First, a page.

South Africa is a water-stressed country. There are many reasons for this, including the change in climate that has an impact on the seasons. This is also the result of the economic activities of the mining industry, commercial agriculture, the extermination of natural trees and plants among reasons which also has an impact on the water sources.
Access to water must be respected, promoted and fulfilled by the state. Access to safe and sufficient fresh water is a fundamental requirement for the survival, well-being and socio-economic development of all humankind, yet the government continues to act as if fresh water is an eternal resource. “Well, it’s not,” says Joseph Waiza, one of the frustrated up-and-coming farmers in Paballelo.
The Orange River that originates from the Drakensberg flows from Lesotho through Upington to Port Nollorth in the Atlantic Ocean. But the small-scale farmers in Upington struggle with water on the various commonage lands in and around Upington. The Dawid Kruiper Local Government does not care to meet the needs of the small-scale farmers despite several discussions with the officials of the municipality about the crisis. During the summer seasons, the fields catch fire and then it is a loss for the small-scale farmers.
“Carrying 25 litre jugs to communal grounds is nothing compared to the powerlessness when the tap’s water runs out. Just last week a fire broke out near the Rosedale camp where animals were grazing. Powerless farmers had to take the last water in 25 litre jugs to put out the fire. If every farmer has a water tank today, then we don’t have to worry about the immediate future. We can’t delay any longer. We cannot allow communal lands to be without water tanks,” adds Waiza.
“The biggest problem is usable water,” says Miss Nellie Swartz, single parent of three children. “Due to a lack of water, my two-year-old daughter drank paraffin because she thought it was water!”
No one understands water scarcity as well as farmers. Farmers must therefore do everything in their power to obtain enough water for their livestock and crops. “No man or animal can survive or live without water. The water crisis destroys your humanity,” says Mr. Passion. He adds, “some farmers put their shoulders to the wheel and try every day to find a solution and others completely lose heart!”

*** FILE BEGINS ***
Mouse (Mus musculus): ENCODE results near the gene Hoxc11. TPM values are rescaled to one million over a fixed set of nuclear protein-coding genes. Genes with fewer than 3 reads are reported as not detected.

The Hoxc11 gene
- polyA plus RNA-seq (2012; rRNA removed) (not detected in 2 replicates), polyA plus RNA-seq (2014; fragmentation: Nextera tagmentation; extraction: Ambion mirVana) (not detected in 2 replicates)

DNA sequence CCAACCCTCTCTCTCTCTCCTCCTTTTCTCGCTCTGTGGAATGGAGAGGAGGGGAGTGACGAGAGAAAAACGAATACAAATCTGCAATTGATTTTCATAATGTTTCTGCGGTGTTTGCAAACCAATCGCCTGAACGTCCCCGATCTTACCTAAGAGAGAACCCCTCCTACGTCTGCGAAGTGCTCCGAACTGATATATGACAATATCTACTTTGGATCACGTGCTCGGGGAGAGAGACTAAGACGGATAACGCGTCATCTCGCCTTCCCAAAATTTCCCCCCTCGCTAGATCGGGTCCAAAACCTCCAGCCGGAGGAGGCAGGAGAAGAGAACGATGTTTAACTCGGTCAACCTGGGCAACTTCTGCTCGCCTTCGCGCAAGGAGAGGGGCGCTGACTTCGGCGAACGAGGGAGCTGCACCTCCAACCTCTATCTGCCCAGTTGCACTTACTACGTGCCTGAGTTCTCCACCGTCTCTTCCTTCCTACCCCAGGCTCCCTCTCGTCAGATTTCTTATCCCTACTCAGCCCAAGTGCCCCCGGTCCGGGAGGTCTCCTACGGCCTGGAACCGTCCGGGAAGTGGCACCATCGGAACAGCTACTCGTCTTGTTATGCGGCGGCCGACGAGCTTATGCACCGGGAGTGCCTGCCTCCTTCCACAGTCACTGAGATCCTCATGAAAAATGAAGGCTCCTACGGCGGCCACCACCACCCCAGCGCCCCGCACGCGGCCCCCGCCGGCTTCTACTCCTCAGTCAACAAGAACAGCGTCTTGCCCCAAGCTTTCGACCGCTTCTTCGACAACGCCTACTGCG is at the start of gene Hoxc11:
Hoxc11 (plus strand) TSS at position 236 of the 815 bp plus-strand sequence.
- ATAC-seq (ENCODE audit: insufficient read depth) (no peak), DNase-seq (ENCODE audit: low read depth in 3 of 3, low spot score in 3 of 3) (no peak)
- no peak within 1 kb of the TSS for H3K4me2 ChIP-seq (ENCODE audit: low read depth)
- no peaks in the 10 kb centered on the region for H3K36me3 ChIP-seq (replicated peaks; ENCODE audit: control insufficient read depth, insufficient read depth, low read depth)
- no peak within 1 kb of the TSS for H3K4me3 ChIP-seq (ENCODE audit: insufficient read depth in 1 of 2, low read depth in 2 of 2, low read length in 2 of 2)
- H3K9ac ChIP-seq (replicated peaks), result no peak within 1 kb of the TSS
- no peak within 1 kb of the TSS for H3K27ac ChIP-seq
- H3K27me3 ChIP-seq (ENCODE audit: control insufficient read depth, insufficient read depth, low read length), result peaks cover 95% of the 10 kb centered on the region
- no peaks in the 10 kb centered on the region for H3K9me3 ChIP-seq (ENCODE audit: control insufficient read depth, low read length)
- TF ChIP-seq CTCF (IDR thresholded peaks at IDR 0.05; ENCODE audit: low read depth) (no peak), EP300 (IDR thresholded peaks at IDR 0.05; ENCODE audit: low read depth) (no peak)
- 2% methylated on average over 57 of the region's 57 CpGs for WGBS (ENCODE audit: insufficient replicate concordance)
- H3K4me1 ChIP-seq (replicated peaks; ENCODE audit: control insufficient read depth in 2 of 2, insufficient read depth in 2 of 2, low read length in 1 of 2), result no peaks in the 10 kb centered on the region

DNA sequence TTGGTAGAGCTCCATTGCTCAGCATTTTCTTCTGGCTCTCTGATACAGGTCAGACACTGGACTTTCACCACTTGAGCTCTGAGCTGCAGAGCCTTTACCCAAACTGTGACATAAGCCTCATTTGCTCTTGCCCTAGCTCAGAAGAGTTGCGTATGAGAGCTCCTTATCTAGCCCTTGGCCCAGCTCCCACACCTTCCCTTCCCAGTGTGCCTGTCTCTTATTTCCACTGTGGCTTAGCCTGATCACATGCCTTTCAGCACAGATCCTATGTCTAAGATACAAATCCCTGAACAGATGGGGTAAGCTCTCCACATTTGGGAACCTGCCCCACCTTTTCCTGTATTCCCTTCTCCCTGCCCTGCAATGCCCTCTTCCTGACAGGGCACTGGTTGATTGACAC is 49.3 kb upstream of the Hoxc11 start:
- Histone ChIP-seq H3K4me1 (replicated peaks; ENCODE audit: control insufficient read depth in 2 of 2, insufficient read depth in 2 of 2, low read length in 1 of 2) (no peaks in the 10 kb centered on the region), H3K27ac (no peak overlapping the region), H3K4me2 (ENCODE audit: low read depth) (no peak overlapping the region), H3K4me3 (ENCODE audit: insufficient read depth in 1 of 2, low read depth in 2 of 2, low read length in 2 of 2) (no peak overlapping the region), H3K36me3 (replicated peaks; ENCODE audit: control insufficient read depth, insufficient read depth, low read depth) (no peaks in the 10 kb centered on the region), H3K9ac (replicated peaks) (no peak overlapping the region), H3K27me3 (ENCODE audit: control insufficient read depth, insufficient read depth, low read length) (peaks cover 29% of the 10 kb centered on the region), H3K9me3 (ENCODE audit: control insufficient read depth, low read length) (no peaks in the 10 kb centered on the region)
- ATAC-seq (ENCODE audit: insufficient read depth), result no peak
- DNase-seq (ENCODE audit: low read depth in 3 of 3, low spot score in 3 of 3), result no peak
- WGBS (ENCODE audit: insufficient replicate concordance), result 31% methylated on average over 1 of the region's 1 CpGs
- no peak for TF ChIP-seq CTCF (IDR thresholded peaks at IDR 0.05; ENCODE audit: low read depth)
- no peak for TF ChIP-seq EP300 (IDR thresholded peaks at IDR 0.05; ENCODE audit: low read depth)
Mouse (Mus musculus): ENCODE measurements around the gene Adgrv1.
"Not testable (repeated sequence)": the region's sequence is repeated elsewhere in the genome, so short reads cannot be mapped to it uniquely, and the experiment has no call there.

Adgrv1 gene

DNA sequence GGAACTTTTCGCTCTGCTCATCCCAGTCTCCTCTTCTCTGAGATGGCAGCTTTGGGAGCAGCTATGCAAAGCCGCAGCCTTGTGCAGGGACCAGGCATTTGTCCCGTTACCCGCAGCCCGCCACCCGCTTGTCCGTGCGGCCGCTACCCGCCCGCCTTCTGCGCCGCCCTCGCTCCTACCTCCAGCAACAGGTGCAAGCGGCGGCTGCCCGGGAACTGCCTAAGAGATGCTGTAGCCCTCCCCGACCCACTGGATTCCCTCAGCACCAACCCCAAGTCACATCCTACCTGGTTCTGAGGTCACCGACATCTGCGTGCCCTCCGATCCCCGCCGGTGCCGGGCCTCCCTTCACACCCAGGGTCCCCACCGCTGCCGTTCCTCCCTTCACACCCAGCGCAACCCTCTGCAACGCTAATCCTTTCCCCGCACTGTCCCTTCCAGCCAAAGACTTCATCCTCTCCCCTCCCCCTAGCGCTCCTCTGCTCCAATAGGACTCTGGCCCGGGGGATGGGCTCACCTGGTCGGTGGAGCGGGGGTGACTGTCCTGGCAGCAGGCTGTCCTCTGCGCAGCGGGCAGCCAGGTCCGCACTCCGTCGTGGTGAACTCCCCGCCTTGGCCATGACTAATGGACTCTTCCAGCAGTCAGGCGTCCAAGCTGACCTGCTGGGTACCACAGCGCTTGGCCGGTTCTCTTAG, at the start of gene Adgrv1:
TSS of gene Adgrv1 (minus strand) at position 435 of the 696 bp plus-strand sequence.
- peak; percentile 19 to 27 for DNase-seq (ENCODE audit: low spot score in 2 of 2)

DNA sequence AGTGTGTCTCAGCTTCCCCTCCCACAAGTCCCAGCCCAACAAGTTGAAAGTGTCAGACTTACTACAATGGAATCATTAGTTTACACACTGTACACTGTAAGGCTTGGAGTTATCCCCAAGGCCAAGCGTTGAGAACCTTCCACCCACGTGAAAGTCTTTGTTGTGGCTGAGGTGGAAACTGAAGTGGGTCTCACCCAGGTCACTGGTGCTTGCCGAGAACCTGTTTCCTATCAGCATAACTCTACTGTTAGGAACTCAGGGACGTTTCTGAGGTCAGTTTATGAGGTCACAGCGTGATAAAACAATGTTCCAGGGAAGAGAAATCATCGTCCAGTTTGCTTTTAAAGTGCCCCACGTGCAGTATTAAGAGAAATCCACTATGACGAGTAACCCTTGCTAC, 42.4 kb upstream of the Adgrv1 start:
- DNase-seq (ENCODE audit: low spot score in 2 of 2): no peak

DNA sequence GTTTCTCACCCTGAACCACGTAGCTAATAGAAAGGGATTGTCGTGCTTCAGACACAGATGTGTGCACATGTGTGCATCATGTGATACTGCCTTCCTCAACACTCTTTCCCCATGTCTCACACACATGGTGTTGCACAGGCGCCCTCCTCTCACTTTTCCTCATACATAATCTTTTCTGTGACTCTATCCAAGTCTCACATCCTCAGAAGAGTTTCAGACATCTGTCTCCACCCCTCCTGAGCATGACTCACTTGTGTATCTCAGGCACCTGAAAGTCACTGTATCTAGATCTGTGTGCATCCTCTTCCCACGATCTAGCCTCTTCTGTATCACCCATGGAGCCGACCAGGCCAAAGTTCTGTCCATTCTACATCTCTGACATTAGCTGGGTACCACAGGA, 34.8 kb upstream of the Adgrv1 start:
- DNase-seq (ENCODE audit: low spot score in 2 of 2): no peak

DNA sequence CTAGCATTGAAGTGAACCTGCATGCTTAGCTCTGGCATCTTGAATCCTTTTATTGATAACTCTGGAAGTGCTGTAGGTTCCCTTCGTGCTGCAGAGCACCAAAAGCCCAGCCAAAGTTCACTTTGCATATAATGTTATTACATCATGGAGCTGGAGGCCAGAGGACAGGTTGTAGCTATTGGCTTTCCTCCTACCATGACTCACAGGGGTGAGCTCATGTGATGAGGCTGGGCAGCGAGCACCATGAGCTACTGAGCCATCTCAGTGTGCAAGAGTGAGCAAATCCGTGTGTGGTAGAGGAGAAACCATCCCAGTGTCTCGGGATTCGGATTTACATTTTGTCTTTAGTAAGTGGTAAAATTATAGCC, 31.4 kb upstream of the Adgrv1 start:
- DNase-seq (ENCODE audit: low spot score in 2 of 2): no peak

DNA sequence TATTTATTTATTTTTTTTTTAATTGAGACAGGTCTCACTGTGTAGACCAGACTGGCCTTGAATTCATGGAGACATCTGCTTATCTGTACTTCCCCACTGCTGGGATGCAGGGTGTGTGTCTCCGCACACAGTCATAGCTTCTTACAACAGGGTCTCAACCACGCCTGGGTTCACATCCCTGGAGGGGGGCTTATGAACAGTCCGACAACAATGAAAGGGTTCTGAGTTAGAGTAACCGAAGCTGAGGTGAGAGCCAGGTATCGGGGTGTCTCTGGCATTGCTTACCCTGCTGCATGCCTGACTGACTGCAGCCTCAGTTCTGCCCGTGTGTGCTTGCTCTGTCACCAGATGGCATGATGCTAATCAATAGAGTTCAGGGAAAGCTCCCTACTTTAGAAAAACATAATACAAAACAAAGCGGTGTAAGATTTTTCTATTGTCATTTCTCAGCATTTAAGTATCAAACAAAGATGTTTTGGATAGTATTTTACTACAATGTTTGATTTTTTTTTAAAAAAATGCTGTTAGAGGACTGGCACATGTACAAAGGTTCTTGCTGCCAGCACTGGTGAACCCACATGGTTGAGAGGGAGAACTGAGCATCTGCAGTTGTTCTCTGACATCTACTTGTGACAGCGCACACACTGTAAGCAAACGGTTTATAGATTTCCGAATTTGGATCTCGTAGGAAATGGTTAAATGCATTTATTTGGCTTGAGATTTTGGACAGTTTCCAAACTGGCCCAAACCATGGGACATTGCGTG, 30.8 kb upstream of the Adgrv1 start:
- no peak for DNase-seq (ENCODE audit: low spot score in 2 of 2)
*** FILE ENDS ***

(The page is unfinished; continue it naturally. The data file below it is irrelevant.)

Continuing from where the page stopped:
Aaron Ranayeke, who supports the Inyanda National Land Movement through the Movement Building Stream of the Trust for Community Outreach and Education (TOCE), then sent an email to the Mayor and the Speaker of Council and called for the farmers and Inyanda to come and address the council about the water problems on the common land.
Following the written letter to Council by Ranayeke, the ongoing water shortage in the Dawid Kruiper Municipality was still not properly resolved.
“I am writing on behalf of the small-scale livestock farmers at the Hondejaag common land, both the Paballeo and Rosedale side of the common land. We are all aware of the water crisis and the multiple reasons which has caused this crisis. The recent crisis is exacerbated by the load shedding. The farmers are trying to deal with the situation but it is very difficult for them.
The farmers request the Dawid Kruiper Local Municipality assist them with supplying water for their livestock on the Hondejaag common land. It would be of great help to the municipality to send in water tanks at least three times a week, then the farmers will be ready at each kraal with containers to fill water for their livestock. We hope the plea of the small-scale farmers reaches your favourable consideration to prevent livestock from dying due to water shortages.”
“Let’s stand together. The only solution now for farmers on communal land is water tanks. We have to start putting water tanks on it immediately. This is the only answer. If we wait for the government to build dams, we are going to have to wait a very long time,” concludes Waiza.